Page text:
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DoD policy limits political practices in the workplace 

In the political arena, there are many regulations and policies that must be followed in order to ensure a fair and uncorrupted election process. Those running for office are not the only ones held to an ethical standard. Their supporters are as well.
 The Hatch Act applies certain restrictions on all civilian employees of the federal government and Department of Defense Directive 1344.10 applies similar restrictions on active-duty military personnel.
 These restrictions limit individuals from interfering in the political process through misuse and abuse of government power and property.
 “There has been a historical concern with the abuse of the electoral process,” said James O’Donnell, attorney advisor, U.S. Marine Corps Forces, Pacific. “The Hatch Act was enacted to prohibit federal employees from attempting to influence partisan elections.”
 The Hatch Act does not apply directly to uniform personnel, but DoDD 1344.10 applies the same restrictions to active-duty servicemembers.
 “While you are encouraged to participate in the political process, please do so on your personal time and in your personal capacity,” said Keith L. Williams associate general counsel and ethics counselor, Office of the Inspector General, Department of Defense, in a memorandum to armed forces senior leaders.
 In past presidential elections, there were several violations of the Hatch Act.
 In 2004, an Environmental Protection Agency employee, who supported Sen. John Kerry, while on duty, sent 31 emails to his co-workers urging them to support Senator Kerry's campaign. At the same time, a Social Security Office employee favored President George W. Bush, and while on duty, sent a similar email to 27 of his co-workers and other individuals. Both were found to have violated the Hatch Act because sending emails in support of any candidate while on duty is considered a prohibited political activity. They were both fired.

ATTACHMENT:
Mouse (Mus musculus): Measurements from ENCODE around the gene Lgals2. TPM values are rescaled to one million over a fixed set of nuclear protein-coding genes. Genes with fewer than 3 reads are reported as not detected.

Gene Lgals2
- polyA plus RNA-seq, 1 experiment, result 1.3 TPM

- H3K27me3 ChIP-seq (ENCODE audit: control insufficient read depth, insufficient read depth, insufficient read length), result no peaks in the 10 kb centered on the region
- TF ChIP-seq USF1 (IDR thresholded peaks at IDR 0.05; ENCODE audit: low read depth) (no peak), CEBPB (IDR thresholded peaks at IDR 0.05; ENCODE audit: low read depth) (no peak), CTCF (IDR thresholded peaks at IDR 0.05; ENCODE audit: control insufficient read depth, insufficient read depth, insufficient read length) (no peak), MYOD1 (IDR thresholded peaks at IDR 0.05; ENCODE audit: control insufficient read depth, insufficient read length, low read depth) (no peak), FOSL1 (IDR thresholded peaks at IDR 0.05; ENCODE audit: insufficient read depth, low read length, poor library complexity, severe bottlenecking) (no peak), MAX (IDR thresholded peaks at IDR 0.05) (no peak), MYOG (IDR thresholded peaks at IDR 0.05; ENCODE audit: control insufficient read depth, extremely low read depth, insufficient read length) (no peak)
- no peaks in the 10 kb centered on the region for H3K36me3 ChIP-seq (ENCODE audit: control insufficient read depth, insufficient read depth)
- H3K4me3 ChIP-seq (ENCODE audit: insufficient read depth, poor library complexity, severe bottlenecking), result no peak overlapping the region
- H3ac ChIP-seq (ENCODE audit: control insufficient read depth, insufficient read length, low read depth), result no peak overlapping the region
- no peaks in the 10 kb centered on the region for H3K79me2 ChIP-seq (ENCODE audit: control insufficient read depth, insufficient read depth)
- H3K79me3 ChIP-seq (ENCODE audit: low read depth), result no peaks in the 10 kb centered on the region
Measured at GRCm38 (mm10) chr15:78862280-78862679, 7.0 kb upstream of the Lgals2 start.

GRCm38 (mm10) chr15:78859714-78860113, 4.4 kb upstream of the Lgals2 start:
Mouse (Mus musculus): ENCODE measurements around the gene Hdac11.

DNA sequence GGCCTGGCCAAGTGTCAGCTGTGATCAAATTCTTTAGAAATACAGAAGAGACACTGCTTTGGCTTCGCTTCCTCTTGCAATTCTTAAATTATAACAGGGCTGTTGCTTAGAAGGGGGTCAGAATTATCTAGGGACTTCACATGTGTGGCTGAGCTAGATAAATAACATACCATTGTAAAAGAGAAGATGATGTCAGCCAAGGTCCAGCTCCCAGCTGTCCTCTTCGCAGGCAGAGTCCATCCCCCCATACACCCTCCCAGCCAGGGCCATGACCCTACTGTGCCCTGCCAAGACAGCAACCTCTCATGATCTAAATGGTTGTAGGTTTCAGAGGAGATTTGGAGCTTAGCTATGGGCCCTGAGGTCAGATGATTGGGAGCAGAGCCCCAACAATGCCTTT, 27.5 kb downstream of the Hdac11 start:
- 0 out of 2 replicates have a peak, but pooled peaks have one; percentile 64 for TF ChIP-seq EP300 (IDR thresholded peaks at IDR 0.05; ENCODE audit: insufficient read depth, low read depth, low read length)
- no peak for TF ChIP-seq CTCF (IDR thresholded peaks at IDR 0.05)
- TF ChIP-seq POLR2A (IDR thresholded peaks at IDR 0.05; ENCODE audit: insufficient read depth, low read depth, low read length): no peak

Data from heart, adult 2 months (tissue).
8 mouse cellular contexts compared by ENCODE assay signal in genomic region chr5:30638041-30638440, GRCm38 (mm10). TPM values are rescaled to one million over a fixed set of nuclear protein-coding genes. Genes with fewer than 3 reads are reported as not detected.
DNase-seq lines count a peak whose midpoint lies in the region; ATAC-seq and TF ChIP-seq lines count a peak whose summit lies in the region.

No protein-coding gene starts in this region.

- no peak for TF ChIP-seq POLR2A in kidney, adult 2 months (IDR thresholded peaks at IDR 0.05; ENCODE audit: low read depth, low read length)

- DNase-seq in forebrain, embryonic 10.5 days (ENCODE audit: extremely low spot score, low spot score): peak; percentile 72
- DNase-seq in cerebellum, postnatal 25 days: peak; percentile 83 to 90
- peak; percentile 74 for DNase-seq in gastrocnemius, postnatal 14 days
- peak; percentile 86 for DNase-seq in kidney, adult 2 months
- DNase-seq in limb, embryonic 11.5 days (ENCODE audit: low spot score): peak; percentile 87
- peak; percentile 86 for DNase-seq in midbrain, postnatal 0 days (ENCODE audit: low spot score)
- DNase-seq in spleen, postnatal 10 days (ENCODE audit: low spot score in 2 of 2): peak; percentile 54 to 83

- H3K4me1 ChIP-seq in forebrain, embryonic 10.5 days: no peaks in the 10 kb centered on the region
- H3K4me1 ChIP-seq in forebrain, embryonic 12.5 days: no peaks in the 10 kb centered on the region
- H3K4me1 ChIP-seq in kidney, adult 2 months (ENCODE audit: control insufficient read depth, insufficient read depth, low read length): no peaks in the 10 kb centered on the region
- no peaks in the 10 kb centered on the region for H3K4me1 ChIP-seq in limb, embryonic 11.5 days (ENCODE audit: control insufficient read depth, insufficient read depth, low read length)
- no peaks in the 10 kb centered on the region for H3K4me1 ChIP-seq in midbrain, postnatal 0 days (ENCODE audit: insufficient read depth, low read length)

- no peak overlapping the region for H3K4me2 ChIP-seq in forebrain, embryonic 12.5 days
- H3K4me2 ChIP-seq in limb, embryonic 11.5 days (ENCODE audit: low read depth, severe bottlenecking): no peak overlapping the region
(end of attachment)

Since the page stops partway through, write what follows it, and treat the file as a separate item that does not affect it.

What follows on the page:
Other prohibited activities include:Use of official authority or influence for interfering with an election; affecting the course or outcome of an election soliciting votes for a particular candidate or issue; or requiring or soliciting political contributions from others.
 Be a candidate for, hold, or exercise the functions of civil office while serving on active duty for a period of more than 270 days.
 Participate in partisan political management, campaigns, or conventions.
 Making campaign contributions to another member of the Armed Forces or an employee of the Federal Government.
 These restrictions do not violate individual rights. According to O’Donnell, an individual can still register, vote and express his or her personal opinion on political candidates and issues, but not as a representative of the armed forces.
 “If I want to attend a republican rally in downtown Honolulu, I can do that,” he added. “If I wanted to go to the rally in my uniform – that would be a violation.”
 Violations of the Hatch Act include 30 days suspension without pay up to termination for civilian personnel.
 Servicemembers who violate DoDD 1344.10 can be court martialed.
 “Once you tie in your service with support for a political agenda, you are violating these restrictions,” O’Donnell added. “You can support whoever you want in a personal capacity, but the line is such that you cannot bring politics into the office.”
 For more information on the Hatch Act and DoDD 1344.10 refer to the link on the Net
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